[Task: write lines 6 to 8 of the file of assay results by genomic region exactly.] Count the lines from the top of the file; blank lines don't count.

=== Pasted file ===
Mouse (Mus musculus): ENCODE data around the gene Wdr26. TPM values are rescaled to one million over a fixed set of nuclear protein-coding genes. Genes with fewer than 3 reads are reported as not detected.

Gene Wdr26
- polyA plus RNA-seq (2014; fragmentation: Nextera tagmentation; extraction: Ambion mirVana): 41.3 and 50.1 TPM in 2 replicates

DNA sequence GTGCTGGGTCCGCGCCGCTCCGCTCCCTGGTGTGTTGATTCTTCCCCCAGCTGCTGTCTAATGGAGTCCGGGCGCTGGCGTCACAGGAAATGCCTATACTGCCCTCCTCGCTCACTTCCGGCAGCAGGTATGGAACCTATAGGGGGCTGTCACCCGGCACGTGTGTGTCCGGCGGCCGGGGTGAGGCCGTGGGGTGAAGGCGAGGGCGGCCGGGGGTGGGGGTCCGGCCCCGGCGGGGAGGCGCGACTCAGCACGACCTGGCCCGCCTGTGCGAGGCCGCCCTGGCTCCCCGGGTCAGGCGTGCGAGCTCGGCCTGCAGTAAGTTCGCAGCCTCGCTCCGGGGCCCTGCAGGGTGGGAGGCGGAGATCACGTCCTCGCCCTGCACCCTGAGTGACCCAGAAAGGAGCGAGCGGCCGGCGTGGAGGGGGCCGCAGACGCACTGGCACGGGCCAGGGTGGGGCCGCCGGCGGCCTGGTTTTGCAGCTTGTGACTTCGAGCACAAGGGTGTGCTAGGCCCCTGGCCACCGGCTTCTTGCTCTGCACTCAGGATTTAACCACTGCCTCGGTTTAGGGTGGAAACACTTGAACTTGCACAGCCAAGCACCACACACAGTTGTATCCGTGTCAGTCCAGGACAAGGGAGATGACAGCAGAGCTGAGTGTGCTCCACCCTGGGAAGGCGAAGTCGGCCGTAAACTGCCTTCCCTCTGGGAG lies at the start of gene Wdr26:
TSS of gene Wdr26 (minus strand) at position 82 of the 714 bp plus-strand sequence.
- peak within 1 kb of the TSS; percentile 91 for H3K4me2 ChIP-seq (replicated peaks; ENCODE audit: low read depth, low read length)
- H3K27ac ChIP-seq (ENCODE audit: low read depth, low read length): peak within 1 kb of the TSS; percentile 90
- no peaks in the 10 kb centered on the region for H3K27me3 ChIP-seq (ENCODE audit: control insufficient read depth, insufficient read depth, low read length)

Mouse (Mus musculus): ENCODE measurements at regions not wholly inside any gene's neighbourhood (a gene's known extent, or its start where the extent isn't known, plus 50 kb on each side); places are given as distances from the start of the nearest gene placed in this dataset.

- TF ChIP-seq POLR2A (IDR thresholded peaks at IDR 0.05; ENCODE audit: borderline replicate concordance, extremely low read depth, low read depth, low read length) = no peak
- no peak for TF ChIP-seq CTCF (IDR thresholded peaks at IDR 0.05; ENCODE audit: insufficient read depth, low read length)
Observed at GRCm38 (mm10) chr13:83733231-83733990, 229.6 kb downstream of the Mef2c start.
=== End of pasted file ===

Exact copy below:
- peak within 1 kb of the TSS; percentile 91 for H3K4me2 ChIP-seq (replicated peaks; ENCODE audit: low read depth, low read length)
- H3K27ac ChIP-seq (ENCODE audit: low read depth, low read length): peak within 1 kb of the TSS; percentile 90
- no peaks in the 10 kb centered on the region for H3K27me3 ChIP-seq (ENCODE audit: control insufficient read depth, insufficient read depth, low read length)